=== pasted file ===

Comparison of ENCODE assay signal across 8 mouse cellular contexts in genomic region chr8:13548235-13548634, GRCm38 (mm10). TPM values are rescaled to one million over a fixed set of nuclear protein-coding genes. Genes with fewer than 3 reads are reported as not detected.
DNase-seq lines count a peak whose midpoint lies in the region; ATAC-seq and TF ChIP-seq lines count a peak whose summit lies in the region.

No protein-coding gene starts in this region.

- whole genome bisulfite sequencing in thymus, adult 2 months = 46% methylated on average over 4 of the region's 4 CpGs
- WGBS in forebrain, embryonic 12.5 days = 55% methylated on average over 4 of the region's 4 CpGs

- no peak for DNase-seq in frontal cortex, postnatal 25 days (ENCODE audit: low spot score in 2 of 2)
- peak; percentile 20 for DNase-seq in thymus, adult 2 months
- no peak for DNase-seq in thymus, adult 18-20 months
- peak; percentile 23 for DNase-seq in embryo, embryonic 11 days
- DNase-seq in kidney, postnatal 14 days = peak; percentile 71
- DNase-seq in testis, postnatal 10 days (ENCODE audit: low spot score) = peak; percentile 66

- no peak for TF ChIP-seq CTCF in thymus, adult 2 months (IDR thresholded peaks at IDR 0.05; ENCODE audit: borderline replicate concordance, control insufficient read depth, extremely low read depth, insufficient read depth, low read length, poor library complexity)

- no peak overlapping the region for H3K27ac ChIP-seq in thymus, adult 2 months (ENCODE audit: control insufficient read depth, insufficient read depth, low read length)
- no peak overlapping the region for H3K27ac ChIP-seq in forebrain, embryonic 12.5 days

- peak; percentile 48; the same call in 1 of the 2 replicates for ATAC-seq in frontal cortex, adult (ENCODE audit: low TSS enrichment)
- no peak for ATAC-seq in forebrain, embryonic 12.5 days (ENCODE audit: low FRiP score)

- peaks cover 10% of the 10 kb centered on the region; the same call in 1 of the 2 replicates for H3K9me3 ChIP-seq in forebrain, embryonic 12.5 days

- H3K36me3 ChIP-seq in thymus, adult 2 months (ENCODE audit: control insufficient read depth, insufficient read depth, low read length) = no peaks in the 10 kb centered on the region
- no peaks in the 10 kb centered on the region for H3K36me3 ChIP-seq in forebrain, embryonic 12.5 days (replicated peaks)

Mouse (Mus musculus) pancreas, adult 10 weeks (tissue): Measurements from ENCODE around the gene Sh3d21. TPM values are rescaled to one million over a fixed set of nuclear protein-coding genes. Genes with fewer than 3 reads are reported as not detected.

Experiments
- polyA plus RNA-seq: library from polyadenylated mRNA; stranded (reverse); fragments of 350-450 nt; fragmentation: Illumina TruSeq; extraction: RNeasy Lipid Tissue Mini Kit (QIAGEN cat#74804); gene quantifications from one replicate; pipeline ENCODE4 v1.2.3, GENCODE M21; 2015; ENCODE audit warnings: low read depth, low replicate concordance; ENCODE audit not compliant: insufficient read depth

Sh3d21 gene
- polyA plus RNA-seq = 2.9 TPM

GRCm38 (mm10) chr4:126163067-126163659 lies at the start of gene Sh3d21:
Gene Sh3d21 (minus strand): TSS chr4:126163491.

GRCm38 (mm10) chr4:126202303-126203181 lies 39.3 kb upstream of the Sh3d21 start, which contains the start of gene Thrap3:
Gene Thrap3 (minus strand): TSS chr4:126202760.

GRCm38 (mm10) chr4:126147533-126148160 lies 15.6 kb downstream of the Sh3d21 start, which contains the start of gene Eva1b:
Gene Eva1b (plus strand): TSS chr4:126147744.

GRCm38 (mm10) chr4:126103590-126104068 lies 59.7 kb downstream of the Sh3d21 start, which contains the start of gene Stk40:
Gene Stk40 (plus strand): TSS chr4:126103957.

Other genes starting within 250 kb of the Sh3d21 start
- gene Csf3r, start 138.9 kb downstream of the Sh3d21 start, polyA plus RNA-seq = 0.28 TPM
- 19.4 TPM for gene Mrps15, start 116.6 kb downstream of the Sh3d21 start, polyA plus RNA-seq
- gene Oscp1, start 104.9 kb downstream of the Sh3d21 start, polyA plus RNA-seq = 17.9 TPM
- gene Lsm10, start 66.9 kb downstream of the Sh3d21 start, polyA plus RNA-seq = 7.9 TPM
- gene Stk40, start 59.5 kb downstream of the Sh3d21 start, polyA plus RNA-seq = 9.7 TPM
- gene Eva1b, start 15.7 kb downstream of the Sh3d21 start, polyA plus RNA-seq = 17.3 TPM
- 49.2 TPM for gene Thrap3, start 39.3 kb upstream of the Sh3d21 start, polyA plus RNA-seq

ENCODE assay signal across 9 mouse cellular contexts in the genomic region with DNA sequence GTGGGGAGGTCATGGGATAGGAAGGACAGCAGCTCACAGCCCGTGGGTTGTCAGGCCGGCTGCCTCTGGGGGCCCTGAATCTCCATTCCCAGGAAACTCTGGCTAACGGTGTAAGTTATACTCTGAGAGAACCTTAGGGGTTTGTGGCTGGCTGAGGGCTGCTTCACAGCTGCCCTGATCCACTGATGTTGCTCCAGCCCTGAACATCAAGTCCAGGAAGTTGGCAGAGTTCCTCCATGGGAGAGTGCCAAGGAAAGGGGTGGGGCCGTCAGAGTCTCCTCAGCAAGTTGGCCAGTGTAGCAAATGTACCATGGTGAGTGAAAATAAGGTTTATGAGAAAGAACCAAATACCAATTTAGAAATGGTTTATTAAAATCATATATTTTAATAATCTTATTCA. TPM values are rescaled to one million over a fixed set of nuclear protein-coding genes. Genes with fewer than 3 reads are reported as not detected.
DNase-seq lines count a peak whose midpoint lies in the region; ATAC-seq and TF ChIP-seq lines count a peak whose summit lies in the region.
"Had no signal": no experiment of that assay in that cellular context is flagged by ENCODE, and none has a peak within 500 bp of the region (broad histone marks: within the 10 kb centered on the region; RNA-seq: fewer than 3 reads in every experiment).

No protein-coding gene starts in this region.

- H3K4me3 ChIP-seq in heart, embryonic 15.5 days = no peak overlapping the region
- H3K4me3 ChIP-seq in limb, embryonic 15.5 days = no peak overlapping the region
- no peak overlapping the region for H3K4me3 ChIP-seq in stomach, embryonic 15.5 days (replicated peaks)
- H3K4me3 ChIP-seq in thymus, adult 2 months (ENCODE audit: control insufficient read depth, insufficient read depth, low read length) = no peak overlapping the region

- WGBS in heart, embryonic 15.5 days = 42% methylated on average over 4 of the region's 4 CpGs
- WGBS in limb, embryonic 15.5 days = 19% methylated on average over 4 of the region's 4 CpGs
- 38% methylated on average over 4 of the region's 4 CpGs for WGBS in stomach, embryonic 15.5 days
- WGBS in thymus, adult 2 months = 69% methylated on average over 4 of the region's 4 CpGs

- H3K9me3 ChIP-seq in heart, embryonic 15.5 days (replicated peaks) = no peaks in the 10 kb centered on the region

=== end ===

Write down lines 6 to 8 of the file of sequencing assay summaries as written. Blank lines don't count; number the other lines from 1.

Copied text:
- no peak for DNase-seq in frontal cortex, postnatal 25 days (ENCODE audit: low spot score in 2 of 2)
- peak; percentile 20 for DNase-seq in thymus, adult 2 months
- no peak for DNase-seq in thymus, adult 18-20 months